More Chinese punters flock to Poipet

More Chinese punters flock to Poipet

Cambodian border town could get even busier with revived rail service

Poipet is home to 22 casinos, employing about 10,000 Cambodians and more than 1,200 foreigners. (Kyodo Photo)
Poipet is home to 22 casinos, employing about 10,000 Cambodians and more than 1,200 foreigners. (Kyodo Photo)

Chinese people are beginning to flock to the Cambodian border town of Poipet, which has become the country’s second most popular gambling destination after the coastal city of Sihanoukville.

There is no official record of how many Chinese are in Poipet. However, one estimate suggests that between 8,000 and 10,000 Chinese are in the city, either involved in the construction or gaming industry, or staying as short-term tourists who go there for gambling.

Poipet could become even busier now that Thailand and Cambodia have officially opened the “missing link” from Aranyaprathet to restore cross-border rail service for the first time in 46 years.

Although they do not share a contiguous border, China has had a historic cultural and commercial relationship with Cambodia. Beijing has in recent years cultivated close ties with Phnom Penh, and there has been a massive influx of Chinese investment in the country, leading to stepped-up immigration of Chinese workers.

Mayor Keat Hul told Kyodo News that the city also attracts thousands of Thais who cross over daily to try their luck at more than 20 casinos including smaller ones.

He said between 2,000 and 3,000 Thais enter Poipet daily, mostly to visit a strip of casinos and hotels conveniently situated between the Thai and Cambodian passport control counters, sparing them the need to go through Cambodian immigration.

The city’s 22 casinos, up from nine in 2016, currently employ about 10,000 Cambodians and more than 1,200 foreigners, mostly Thais and Chinese, according to government records.

The population of Poipet, about 80,000 five years ago, has increased to about 120,000 and is due to rise further owing to a massive influx of people so far this year, according to the city’s Administrative Director, Nhem Pheung.

Chinese nationals, he said, began flocking to the city late last year.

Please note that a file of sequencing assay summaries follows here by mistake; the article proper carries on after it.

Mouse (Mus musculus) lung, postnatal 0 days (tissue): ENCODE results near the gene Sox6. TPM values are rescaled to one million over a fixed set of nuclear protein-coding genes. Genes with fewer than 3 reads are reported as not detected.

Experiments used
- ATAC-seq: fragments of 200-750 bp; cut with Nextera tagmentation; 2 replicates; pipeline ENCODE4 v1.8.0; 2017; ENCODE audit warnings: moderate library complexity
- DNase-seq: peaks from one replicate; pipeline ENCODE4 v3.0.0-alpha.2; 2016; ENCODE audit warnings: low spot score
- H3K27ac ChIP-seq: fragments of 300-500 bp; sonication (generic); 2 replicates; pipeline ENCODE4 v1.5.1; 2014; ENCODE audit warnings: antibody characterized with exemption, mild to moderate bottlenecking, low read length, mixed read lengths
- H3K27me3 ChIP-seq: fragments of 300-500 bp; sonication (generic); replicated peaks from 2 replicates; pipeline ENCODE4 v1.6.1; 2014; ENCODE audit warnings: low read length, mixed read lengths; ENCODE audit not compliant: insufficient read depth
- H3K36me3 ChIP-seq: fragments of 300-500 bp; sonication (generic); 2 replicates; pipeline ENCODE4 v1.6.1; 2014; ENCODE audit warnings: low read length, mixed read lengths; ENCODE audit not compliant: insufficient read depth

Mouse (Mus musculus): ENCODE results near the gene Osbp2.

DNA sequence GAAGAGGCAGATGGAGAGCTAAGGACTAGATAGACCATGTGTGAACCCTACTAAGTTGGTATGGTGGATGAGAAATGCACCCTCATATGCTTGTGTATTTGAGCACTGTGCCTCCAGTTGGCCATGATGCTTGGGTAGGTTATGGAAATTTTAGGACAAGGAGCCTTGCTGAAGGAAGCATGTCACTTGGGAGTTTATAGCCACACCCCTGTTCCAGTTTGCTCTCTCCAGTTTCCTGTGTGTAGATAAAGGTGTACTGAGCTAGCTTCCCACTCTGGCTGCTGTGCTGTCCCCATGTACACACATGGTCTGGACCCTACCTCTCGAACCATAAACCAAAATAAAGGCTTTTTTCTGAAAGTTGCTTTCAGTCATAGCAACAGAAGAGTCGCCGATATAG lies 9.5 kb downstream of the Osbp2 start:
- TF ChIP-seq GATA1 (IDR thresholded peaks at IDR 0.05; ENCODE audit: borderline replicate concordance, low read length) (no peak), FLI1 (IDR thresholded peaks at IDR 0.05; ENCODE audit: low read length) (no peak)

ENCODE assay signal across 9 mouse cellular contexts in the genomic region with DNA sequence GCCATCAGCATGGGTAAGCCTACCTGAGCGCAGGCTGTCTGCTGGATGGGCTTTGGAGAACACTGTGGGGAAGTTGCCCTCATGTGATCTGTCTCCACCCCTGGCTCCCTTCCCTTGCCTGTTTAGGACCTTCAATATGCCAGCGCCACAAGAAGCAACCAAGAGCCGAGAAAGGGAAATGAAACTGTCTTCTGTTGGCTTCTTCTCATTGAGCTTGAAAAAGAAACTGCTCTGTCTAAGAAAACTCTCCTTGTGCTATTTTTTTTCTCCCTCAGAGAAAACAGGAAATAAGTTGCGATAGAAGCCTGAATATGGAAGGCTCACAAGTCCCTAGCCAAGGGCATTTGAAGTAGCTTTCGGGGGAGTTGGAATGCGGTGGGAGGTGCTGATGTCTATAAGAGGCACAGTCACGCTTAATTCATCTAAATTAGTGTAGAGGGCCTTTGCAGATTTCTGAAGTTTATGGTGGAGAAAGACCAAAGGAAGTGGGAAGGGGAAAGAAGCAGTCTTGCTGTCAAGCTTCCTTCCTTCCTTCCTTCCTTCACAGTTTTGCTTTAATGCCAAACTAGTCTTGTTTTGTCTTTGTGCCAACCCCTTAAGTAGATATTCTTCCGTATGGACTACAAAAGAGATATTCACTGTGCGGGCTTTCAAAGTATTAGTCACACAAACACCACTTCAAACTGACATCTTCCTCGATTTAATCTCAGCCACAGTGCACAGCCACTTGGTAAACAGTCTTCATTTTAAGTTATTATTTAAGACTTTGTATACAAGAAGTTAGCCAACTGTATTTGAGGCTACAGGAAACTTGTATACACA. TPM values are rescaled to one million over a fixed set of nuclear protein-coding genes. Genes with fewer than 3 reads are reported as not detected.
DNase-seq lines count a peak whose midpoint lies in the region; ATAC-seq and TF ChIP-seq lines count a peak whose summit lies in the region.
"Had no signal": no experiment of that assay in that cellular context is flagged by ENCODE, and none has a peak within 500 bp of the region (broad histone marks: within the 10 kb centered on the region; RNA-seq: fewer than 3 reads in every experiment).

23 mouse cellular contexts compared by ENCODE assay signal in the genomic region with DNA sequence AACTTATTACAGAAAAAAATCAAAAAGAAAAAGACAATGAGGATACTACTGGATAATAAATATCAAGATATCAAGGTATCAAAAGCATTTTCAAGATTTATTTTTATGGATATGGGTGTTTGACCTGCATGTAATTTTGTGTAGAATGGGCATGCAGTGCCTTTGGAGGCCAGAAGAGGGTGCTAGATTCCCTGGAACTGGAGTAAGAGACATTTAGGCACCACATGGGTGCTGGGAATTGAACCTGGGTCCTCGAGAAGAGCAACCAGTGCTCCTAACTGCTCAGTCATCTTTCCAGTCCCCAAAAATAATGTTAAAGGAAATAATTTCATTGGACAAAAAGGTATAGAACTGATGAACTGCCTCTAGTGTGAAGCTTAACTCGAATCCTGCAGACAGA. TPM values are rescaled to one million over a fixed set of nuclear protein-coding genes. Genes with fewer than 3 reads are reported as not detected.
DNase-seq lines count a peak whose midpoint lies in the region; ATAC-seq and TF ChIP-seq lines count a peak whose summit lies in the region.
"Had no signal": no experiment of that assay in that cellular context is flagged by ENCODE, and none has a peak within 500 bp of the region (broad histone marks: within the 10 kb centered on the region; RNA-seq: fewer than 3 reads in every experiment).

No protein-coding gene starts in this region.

While casinos are legal in Cambodia, Cambodians themselves are not allowed to gamble in them, only foreigners. And with one exception, NagaWorld in Phnom Penh, casinos are not allowed to open within 200 kilometres of the capital.

The coastal city of Sihanoukville, 231km southwest of Phnom Penh, currently has 86 casinos including smaller ones. It is considered the most popular destination for Chinese looking for entertainment and gambling.

Of the roughly 200,000 people living and working in the city, unofficial records suggests Chinese number some 70,000.

Ros Phirun, deputy director-general of the Ministry of Economy and Finance and in charge of the casino industry, told Kyodo News that 102 casinos were fully operational in the country last year, generating US$56 million for government coffers.

NagaWorld accounted for roughly 40% of those revenues, followed by casinos in Poipet with 22%.

Ros Phirun said the tax revenues from casinos are expected to increase to $70 million this year.

He said that there are currently 163 casinos nationwide, many of which are located along Cambodia’s borders with Thailand and Vietnam, employing about 40,000 Cambodians.

Smaller ones tend to be owned by Cambodians and bigger ones by foreigners, including those from Malaysia, Thailand and China.

NagaWorld, owned by the Malaysian billionaire Chen Lip Keong, made a net profit of $391 million in 2018, an increase of 53% compared with a year earlier, on $1.4 billion in gross gaming revenue in 2018, an increase of 55 percent over the previous year, according to the company’s statement.

Prime Minister Hun Sen has been regularly criticised by his political opponents for promoting the casino industry.

In 2012, Hun Sen said that while he dislikes casinos, he allowed them to be built mainly in order to “protect the border” from encroachment by Cambodia’s neighbours.

“They can remove border markers, but they can’t remove five-storey hotels and casinos,” he added.


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